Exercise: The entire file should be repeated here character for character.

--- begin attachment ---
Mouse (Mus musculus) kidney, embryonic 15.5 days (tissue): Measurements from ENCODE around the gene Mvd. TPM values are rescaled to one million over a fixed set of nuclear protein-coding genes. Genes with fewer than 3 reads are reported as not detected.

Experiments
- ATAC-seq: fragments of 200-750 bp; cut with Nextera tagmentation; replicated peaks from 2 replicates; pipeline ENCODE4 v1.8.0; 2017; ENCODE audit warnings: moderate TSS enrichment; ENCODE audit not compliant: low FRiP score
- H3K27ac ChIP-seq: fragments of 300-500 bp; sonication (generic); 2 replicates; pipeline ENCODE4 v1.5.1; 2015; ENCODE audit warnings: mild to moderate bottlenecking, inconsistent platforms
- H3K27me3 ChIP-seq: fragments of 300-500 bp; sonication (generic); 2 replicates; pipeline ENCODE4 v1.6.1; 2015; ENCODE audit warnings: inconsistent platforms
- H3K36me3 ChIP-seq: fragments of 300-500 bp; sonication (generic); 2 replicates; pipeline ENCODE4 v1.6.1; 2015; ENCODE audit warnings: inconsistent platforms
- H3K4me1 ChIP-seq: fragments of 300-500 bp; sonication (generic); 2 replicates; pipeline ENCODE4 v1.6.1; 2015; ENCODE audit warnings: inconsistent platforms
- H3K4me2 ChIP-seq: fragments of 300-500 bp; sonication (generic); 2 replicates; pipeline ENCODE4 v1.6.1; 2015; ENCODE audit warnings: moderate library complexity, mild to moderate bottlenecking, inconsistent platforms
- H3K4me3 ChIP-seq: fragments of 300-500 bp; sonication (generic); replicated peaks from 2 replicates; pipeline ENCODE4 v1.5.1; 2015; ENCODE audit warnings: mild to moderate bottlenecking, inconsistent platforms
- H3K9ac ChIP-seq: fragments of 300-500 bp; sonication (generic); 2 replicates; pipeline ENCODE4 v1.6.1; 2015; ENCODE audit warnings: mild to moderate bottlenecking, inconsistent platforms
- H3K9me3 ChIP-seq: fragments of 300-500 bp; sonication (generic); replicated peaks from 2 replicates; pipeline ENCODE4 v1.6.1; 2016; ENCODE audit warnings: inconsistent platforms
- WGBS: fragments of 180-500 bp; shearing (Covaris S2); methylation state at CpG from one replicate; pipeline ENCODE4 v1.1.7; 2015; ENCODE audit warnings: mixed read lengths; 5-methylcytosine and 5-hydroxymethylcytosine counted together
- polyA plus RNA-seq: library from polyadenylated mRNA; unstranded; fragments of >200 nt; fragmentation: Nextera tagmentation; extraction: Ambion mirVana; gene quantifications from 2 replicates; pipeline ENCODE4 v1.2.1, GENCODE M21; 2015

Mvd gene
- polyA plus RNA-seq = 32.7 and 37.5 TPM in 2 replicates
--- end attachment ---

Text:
Mouse (Mus musculus) kidney, embryonic 15.5 days (tissue): Measurements from ENCODE around the gene Mvd. TPM values are rescaled to one million over a fixed set of nuclear protein-coding genes. Genes with fewer than 3 reads are reported as not detected.

Experiments
- ATAC-seq: fragments of 200-750 bp; cut with Nextera tagmentation; replicated peaks from 2 replicates; pipeline ENCODE4 v1.8.0; 2017; ENCODE audit warnings: moderate TSS enrichment; ENCODE audit not compliant: low FRiP score
- H3K27ac ChIP-seq: fragments of 300-500 bp; sonication (generic); 2 replicates; pipeline ENCODE4 v1.5.1; 2015; ENCODE audit warnings: mild to moderate bottlenecking, inconsistent platforms
- H3K27me3 ChIP-seq: fragments of 300-500 bp; sonication (generic); 2 replicates; pipeline ENCODE4 v1.6.1; 2015; ENCODE audit warnings: inconsistent platforms
- H3K36me3 ChIP-seq: fragments of 300-500 bp; sonication (generic); 2 replicates; pipeline ENCODE4 v1.6.1; 2015; ENCODE audit warnings: inconsistent platforms
- H3K4me1 ChIP-seq: fragments of 300-500 bp; sonication (generic); 2 replicates; pipeline ENCODE4 v1.6.1; 2015; ENCODE audit warnings: inconsistent platforms
- H3K4me2 ChIP-seq: fragments of 300-500 bp; sonication (generic); 2 replicates; pipeline ENCODE4 v1.6.1; 2015; ENCODE audit warnings: moderate library complexity, mild to moderate bottlenecking, inconsistent platforms
- H3K4me3 ChIP-seq: fragments of 300-500 bp; sonication (generic); replicated peaks from 2 replicates; pipeline ENCODE4 v1.5.1; 2015; ENCODE audit warnings: mild to moderate bottlenecking, inconsistent platforms
- H3K9ac ChIP-seq: fragments of 300-500 bp; sonication (generic); 2 replicates; pipeline ENCODE4 v1.6.1; 2015; ENCODE audit warnings: mild to moderate bottlenecking, inconsistent platforms
- H3K9me3 ChIP-seq: fragments of 300-500 bp; sonication (generic); replicated peaks from 2 replicates; pipeline ENCODE4 v1.6.1; 2016; ENCODE audit warnings: inconsistent platforms
- WGBS: fragments of 180-500 bp; shearing (Covaris S2); methylation state at CpG from one replicate; pipeline ENCODE4 v1.1.7; 2015; ENCODE audit warnings: mixed read lengths; 5-methylcytosine and 5-hydroxymethylcytosine counted together
- polyA plus RNA-seq: library from polyadenylated mRNA; unstranded; fragments of >200 nt; fragmentation: Nextera tagmentation; extraction: Ambion mirVana; gene quantifications from 2 replicates; pipeline ENCODE4 v1.2.1, GENCODE M21; 2015

Mvd gene
- polyA plus RNA-seq = 32.7 and 37.5 TPM in 2 replicates